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Dexamethasone improves the cure rate of childhood ALL but causes physical and behavioral adverse events. The primary objective of this study was to determine the correlation between systemic exposure to Dexamethasone and sleep quality and fatigue levels in pediatric patients during continuation therapy for childhood ALL. The eligible patients were in the age range 5-18 years and were receiving continuation therapy at St. Jude Children’s Research Hospital (SJCRH), Texas Children’s Cancer Center (TCCC), or the Hospital for Sick Children in Toronto (HSCT). The patients in SJCRH were treated on TOTAL XV protocol and those in TCCC and HSCT were treated as per COG protocols 9904 or 9905. The 10 day study included two treatment periods: During the first 5 days patients did not receive dexamethasone (off-dex); and during the second consecutive 5 days they did (on-dex). Patients wore an actigraph on their dominant wrist 24 hours a day for 10 days. The key sleep measures including Sleep Efficiency, Total Sleep Duration, No. of Awakenings, and Daytime activity, were obtained from actigraph and analyzed in order to evaluate the effect of dexamethasone on sleep quality and fatigue. The results of the analyses supported the claim that dexamethasone treatment during continuation therapy for childhood ALL significantly and adversely altered sleep and fatigue, confirming that sleep and fatigue are behavioral responses to dexamethasone.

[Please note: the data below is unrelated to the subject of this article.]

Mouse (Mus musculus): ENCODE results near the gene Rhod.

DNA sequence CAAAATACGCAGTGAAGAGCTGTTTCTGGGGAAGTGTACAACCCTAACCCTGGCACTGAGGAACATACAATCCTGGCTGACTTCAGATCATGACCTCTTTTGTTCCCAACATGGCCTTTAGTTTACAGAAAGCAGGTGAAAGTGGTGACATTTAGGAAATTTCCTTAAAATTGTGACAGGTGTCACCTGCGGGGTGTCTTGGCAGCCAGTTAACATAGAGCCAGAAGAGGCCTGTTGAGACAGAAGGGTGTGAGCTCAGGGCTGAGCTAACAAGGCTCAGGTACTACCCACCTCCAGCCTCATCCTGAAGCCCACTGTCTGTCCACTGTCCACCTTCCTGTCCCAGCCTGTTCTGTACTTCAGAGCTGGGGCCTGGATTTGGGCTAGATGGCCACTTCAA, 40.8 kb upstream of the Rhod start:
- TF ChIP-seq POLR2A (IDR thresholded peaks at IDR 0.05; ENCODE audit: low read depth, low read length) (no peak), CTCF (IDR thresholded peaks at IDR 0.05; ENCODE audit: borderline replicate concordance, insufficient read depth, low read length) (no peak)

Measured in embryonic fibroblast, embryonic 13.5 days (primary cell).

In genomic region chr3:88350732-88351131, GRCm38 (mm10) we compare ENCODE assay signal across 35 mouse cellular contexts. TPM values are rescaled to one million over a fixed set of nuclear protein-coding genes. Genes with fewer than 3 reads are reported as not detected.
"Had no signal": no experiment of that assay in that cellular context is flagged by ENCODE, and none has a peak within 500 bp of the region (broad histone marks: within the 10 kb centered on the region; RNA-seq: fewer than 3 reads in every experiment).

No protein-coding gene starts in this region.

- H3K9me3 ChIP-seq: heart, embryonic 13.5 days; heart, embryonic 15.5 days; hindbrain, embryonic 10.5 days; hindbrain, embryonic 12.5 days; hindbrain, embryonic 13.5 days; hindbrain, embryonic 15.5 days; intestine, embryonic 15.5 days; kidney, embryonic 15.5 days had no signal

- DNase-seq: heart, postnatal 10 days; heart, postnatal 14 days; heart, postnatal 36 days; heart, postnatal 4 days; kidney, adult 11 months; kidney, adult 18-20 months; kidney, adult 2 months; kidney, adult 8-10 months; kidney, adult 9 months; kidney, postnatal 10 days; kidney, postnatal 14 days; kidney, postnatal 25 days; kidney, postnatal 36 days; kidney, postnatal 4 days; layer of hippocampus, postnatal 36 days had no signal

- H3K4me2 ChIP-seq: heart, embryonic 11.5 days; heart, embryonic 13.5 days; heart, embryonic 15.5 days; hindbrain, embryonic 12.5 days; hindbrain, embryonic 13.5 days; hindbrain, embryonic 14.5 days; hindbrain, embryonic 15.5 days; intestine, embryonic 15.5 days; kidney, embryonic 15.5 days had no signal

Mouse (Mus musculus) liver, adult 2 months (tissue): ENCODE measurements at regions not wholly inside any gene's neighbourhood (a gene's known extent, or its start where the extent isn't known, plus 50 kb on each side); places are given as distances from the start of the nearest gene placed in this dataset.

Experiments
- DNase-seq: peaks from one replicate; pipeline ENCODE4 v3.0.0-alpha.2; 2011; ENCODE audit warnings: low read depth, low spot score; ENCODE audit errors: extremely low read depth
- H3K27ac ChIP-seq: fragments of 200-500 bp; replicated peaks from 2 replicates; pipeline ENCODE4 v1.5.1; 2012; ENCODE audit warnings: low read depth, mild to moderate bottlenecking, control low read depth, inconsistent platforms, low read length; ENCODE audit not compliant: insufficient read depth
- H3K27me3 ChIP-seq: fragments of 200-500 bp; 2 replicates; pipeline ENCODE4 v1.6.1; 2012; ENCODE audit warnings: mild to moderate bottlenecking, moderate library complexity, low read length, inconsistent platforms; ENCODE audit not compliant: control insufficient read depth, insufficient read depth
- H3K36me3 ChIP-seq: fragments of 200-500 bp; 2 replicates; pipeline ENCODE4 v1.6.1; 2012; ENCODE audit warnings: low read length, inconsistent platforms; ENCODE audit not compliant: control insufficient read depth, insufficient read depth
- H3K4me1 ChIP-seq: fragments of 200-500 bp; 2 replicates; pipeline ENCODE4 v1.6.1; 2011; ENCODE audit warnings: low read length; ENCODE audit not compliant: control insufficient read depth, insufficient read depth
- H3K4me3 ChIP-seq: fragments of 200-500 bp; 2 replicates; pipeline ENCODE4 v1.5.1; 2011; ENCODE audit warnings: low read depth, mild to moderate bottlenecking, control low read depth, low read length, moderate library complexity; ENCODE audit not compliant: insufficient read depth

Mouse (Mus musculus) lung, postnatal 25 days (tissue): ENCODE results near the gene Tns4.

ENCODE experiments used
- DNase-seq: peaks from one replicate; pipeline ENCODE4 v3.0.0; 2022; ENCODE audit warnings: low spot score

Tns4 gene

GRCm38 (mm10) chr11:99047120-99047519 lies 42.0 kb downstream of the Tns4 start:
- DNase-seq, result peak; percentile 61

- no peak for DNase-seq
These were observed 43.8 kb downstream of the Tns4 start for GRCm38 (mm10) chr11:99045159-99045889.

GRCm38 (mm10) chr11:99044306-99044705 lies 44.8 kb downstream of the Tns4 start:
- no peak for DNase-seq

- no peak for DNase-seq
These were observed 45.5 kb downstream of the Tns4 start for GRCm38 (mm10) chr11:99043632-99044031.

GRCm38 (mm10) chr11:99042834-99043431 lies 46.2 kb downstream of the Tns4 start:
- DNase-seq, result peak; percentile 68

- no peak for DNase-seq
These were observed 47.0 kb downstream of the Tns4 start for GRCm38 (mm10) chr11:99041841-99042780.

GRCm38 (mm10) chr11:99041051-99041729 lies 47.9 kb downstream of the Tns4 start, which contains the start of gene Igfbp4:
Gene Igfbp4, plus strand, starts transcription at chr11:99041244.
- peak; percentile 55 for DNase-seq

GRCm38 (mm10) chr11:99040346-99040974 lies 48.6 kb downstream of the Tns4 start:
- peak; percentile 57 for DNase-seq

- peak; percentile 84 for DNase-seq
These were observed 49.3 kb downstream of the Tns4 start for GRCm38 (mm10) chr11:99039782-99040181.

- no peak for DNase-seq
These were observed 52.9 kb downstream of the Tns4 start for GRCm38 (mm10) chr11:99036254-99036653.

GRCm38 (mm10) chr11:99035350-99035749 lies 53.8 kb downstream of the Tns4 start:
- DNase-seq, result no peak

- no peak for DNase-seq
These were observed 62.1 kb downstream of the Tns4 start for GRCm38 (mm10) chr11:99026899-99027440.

A report of this study appears in the Cancer 2007. Others co-first authors include Pamela Hinds (St. Jude-Nursing Research), Marilyn Hockenberry (Texas Children’s Hospital), Jami Gattuso (St. Jude-Nursing Research), Xing Tong (St. Jude-Biostatistics), Heather Jones (Hospital for Sick Children, Toronto, Ontario, Canada), Nancy West (St. Jude-Nursing Research), Kathy McCarthy (Texas Children’s Hospital), Avi Sadeh (Tel Aviv University), Monica Ash (Our Lady of the Lake Regional Medical Center, Baton Rouge, LA), Cheryl Fernandez (Louisiana State University, Shreveport, LA) , and Ching-Hon Pui (St. Jude-Oncology).
This study was funded by National Institute of Nursing Research (RO1NR007610).